“Guys like us that work on ranches are the loneliest guys in the world. They got no family. They don’t belong no place. They come to a ranch an’ work up a stake and then they go inta town and blow their stake, and the first thing you know they’re poundin’ their tail on some other ranch. They ain’t got nothing to look ahead to.” Often he would finish of by stating, “With us it ain’t like that. We got a future. We got somebody to talk to that gives a damn about us. We don’t have to sit in no bar rom blowin’ our jack jus’ because we got no place else to go. If them other guys gets in jail they can rot for all anybody gives a damn. But not us” (p.15).  According to George, life is more bearable, and worthwhile because they have each other. Lennie gets him to remember this whenever he notes that George is about to give up on their friendship.

Steinbeck’s novella, “Of Men and Mice” uses friendship to challenge individualism that was predominant in American culture. It was during the depression, and times were difficult in the American west. Most farmhands struggled to get and keep jobs, and generally on the ranch it was every man for himself. Upon arrival on the farm, Lennie and George’s relationship catches everyone by surprise.  Initially the boss at the Soledad ranch is suspicious of Lennie’s and George’s relationship. Instead of viewing George as Lennie’s protector, he beliefs that the former is out to exploit the latter. Lennie is a stout man who can easily get a lot of work done, and the boss feels that George is selling him out so that he can get a share of the wages.  “Well, I have never seen one guy take so much trouble for another guy. I just like to know what your interest is” (Steinbeck 23).  The other farm hands also take time to understand the unusual alliance of the new employees. Steinbeck’s novella appears to champion for friendship as a way to overcome hard times and loneliness that affected a majority of ranch hands in the American west. Over time some men can be seen warming up towards George and Lennie. Slim, Crooks and Candy admire the friendship, and they begin to question their own aloofness and loneliness. Suddenly, friendship appears to be a good idea. Slim and George agree that most men on the ranch are lonely, and that is the reason they are mean and predisposed to aggressive behavior. “Yeah, they get mean,” Slim agreed. “They get so they don’t want to talk to nobody.” (Steinbeck 42). To overcome loneliness, Candy keeps an old dog that he has had since it was a puppy. The old dog stinks, but he isn’t about to get rid of it purely for sentimental reasons. Steinbeck’s novella makes a strong case in highlighting loneliness amongst ranch hands who work all their lives and never get to settle down. Friendship and companionship is championed as a way to overcome loneliness.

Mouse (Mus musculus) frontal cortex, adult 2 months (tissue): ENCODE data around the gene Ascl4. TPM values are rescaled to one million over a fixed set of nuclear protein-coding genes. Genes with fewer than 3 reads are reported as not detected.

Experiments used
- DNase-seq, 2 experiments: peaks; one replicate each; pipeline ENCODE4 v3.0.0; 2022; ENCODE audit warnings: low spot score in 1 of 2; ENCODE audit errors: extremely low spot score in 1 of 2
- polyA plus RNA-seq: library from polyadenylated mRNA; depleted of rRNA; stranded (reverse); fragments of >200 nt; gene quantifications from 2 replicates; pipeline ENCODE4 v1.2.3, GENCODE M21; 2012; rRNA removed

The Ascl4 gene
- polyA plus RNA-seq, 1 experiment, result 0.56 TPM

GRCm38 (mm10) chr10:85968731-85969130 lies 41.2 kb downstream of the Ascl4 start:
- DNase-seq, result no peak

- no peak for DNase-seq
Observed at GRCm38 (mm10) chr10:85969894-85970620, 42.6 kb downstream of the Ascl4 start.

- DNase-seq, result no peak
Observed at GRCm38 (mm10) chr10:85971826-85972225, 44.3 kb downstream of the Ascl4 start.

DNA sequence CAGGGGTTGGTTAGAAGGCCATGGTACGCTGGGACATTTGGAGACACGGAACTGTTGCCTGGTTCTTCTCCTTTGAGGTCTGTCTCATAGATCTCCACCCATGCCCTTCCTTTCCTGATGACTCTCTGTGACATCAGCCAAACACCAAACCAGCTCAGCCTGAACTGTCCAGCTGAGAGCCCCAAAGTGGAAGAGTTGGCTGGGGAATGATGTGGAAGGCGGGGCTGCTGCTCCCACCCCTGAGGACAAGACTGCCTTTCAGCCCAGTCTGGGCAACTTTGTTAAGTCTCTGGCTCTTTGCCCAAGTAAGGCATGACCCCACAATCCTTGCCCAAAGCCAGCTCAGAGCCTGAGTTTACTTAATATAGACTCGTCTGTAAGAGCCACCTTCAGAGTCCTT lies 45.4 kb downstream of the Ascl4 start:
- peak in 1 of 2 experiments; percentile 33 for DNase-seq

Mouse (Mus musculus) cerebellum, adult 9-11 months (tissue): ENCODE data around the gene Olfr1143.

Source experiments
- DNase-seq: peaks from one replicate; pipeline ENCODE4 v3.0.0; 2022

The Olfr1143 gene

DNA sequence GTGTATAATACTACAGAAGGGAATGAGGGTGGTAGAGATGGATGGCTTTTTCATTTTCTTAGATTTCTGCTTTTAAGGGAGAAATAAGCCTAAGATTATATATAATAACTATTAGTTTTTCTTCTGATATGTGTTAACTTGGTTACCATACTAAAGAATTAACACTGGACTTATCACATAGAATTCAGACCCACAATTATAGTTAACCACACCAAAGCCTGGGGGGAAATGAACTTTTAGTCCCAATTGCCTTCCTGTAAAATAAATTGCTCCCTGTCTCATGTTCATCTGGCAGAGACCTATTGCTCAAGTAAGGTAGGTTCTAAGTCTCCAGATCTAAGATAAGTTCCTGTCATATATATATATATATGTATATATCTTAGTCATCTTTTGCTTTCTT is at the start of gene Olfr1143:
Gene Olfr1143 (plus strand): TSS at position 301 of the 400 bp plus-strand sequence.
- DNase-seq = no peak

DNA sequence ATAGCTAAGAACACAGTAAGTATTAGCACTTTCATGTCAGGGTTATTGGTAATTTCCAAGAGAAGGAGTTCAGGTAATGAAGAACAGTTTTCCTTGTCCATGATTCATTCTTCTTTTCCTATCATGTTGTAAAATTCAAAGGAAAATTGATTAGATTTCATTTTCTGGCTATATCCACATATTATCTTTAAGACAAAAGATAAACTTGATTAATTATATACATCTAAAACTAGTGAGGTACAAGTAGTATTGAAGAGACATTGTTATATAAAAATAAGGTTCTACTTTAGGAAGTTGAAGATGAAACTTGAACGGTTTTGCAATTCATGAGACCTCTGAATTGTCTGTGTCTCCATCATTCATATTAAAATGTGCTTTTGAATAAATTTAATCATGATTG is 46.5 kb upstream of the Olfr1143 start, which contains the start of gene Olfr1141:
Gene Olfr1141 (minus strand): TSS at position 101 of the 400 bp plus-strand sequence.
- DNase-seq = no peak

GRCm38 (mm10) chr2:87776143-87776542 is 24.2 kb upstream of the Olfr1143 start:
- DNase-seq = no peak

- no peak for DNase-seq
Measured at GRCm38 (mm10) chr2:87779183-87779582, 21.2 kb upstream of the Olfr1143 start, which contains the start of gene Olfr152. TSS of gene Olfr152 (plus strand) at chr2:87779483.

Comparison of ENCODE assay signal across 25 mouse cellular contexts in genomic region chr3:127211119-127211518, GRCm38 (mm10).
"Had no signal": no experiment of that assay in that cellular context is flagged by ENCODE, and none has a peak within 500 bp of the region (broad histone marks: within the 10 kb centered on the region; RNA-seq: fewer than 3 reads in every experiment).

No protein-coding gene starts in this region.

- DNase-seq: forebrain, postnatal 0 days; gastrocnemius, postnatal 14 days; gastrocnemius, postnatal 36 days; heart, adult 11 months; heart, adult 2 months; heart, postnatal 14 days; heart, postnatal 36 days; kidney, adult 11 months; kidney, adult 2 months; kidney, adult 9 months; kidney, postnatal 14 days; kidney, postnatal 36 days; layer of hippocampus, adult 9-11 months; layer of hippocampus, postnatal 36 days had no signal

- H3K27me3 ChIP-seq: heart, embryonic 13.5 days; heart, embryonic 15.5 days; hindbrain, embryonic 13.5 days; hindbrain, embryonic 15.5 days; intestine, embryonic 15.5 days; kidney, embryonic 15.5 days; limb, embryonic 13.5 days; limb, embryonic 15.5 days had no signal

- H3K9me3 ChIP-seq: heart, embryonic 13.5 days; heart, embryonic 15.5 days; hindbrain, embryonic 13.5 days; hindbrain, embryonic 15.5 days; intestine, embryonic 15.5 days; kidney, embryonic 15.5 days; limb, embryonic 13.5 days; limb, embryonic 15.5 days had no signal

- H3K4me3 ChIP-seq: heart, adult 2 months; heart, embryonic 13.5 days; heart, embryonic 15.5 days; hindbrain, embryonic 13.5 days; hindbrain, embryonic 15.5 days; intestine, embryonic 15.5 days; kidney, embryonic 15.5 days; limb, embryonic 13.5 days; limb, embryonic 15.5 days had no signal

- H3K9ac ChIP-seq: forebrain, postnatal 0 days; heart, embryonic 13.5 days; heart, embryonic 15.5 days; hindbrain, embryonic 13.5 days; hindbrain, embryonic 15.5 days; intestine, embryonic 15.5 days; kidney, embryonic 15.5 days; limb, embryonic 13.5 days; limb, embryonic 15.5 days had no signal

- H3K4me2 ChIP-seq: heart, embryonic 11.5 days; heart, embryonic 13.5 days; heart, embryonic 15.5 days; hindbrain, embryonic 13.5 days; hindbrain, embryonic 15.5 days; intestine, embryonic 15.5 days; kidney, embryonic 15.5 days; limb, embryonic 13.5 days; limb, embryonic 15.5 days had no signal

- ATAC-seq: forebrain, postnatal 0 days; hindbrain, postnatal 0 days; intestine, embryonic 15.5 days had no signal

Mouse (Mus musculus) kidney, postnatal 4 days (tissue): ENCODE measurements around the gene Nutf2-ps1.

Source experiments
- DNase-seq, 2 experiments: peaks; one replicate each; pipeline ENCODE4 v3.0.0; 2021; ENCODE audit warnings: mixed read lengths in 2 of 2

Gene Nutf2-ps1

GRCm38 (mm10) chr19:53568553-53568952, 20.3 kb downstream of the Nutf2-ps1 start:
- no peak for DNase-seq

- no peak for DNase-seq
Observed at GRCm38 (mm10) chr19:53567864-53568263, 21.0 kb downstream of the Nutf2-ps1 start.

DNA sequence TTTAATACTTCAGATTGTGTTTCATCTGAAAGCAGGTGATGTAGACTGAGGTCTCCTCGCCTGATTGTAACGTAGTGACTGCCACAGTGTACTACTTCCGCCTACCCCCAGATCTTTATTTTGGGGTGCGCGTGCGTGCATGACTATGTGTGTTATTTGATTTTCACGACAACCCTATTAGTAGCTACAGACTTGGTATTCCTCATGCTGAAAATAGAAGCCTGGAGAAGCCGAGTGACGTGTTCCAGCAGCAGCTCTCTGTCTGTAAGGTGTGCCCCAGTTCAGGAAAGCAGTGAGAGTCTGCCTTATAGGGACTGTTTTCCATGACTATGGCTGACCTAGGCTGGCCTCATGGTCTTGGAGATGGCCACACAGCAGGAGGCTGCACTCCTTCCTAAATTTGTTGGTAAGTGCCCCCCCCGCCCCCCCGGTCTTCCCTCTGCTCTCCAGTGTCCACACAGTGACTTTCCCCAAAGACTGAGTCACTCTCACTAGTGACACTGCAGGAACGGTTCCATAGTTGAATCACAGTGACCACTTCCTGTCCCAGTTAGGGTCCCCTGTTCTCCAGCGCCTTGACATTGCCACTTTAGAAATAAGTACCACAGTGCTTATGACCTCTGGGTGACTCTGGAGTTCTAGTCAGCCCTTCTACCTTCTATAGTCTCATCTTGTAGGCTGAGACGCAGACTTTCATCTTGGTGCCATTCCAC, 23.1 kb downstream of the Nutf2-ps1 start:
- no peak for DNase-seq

In conclusion, Steinbeck’ novella, “Of Mice and Men” succeeds in showing the importance of loyalty and friendship amongst men. Lennie’s and George’s friendship emerges as a successful and even functional relationship because it is characterized by loyalty. They are fully trusting of each other, and in one instance George reveals to Still that Lennie would do anything he tells him to do. On the other hand, Lennie is fully trusting of George. Curley, the boss’s son is very aggressive and uses his position to intimidate others on the ranch has no friends, and all his relationships are acrimonious. It doesn’t help that he has recently married a flirtatious wife. All the men in the ranch are careful to stay clear off her rest they provoke Curley. George warns Lennie thoroughly about Curley’s wife, and even refers to her as jail bait. Curley may have it all when it comes to material possessions, but his relationships are wanting as they are characterized by disloyalty and acrimony. In the novella, Steinbeck reveals that times may be difficult, but all a man needs is a good friend to navigate through tough times.